Quick question – what’s your favorite telecom provider? If you can’t come up with an answer, you’re probably not alone, as the industry is notoriously loathed by consumers for engaging in predatory practices. In Singapore, however, the barely two-years-old MyRepublic has emerged as a David player among Goliaths like SingTel and Starhub, by offering up 1 Gpbs connections to the country’s fiber broadband network for about SG$50 each month.
While it might seem preposterous to found a “telco startup,” MyRepublic CEO Malcolm Rodrigues told the audience at Startup Asia Singapore 2014 that the company is doing just fine – it’s currently signing up 2,000 new customers a month, and looks set to triple its annual revenues from US$5 million to US$15 million this year.
During an on-stage interview with Tech in Asia’s Terence Lee, Rodrigues attributed MyRepublic’s strong growth to what he calls the “thin operator model” – in essence, lean startup economics in an industry where competitors tend to be chubby.
“We think we’ve re-engineered the economics of a telco,” said Rodrigues. “Today we bill and invoice about 25,000 customers. All the invoicing and the CRM system is in the cloud. When I was at a telco before MyRepublic, we spent about $300 million dollars on an IT platform. [At MyRepublic] we built a cloud-based CRM and accounting system using the best stuff available and stitching it together through open APIs. I’d say we spent about 80,000 bucks to do that, and our running cost is around 3,000 dollars a month.”
The lean economics pay off once customers are roped in due to the nature of the telco business – by offering a utility, customers tend to only switch providers after long periods of time.
“The telecom is a beautiful business,” says Rodrigues. “It’s all recurring revenue. When you’re selling software packages, you have to find new customers every month. But in telecom you basically can take month off, and you still get recurring revenue coming in.”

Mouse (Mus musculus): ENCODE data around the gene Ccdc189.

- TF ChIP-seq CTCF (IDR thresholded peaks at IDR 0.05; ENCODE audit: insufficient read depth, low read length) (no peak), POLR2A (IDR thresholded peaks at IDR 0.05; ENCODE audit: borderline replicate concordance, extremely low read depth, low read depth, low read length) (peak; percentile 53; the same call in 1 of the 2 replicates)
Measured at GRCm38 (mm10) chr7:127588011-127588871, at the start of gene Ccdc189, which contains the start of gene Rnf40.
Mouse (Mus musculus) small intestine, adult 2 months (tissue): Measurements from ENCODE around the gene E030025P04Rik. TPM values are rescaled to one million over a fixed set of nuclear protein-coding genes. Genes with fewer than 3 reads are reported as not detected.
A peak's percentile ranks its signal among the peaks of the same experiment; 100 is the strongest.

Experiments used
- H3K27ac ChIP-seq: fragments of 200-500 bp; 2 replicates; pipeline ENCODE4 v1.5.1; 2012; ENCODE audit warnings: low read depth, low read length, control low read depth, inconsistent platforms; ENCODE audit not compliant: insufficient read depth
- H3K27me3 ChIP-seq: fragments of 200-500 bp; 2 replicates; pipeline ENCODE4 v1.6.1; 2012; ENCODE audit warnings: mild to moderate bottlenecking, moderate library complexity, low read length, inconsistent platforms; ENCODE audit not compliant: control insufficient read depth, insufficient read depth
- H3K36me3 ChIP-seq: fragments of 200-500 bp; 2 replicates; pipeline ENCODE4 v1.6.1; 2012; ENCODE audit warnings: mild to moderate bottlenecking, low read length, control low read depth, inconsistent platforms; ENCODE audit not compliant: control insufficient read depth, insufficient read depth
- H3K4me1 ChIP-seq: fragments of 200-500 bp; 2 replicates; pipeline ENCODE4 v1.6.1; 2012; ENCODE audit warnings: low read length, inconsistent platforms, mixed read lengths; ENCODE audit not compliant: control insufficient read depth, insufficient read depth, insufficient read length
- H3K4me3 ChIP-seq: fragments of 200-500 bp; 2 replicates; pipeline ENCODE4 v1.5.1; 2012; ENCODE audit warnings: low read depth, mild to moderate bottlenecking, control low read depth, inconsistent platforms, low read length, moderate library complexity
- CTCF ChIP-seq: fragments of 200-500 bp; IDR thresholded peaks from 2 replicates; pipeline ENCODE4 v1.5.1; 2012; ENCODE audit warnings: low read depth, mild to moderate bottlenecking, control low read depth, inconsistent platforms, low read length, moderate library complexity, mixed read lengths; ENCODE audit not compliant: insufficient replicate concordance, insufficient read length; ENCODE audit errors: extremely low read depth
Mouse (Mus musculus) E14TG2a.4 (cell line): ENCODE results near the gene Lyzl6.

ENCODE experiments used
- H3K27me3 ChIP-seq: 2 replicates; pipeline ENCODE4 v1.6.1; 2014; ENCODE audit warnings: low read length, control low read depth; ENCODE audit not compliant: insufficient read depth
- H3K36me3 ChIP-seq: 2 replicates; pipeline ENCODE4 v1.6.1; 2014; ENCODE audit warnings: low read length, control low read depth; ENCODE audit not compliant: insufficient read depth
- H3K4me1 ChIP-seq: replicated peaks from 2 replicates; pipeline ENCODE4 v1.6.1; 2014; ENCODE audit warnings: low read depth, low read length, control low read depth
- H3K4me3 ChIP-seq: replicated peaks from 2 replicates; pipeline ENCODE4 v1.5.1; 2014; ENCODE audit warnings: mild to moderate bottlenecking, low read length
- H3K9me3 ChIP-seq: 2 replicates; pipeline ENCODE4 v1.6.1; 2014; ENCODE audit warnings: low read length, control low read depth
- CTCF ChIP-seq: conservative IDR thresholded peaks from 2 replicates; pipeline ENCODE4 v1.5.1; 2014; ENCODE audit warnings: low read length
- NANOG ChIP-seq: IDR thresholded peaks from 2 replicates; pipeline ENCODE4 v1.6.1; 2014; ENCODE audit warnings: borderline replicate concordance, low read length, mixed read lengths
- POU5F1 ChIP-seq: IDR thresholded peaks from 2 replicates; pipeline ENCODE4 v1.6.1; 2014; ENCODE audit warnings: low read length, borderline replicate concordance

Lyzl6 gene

Rodrigues stated that MyRepublic currently occupies one percent of the market for internet service providers, and hopes to reach five percent in the coming years. While hitting that target would still give the company a comparatively small slice of the pie, its customers and supporters might wonder if the under player might turn into “another telco that everyone hates.” Rodrigues believes that his company’s commitment to user experience – a rarity in the industry – ought to help maintain its credibility in the eyes of the public.
“We philosophically believe that we are an access provider that’s better than everybody else. [Traditional] telcos create a walled garden. In that walled garden they have their voice service, they have their TV service, and they have their applications. If you try to go elsewhere – say, if you try to use WhatsApp or Skype – they might go as far as to degrade those experiences. The reason we started a company is that we believe in a new way of life coming. So we work closely with the content guys.”
This is part of the coverage of Startup Asia Singapore 2014, our event running on May 7 and 8. Follow along on Twitter with the #startupasia hashtag.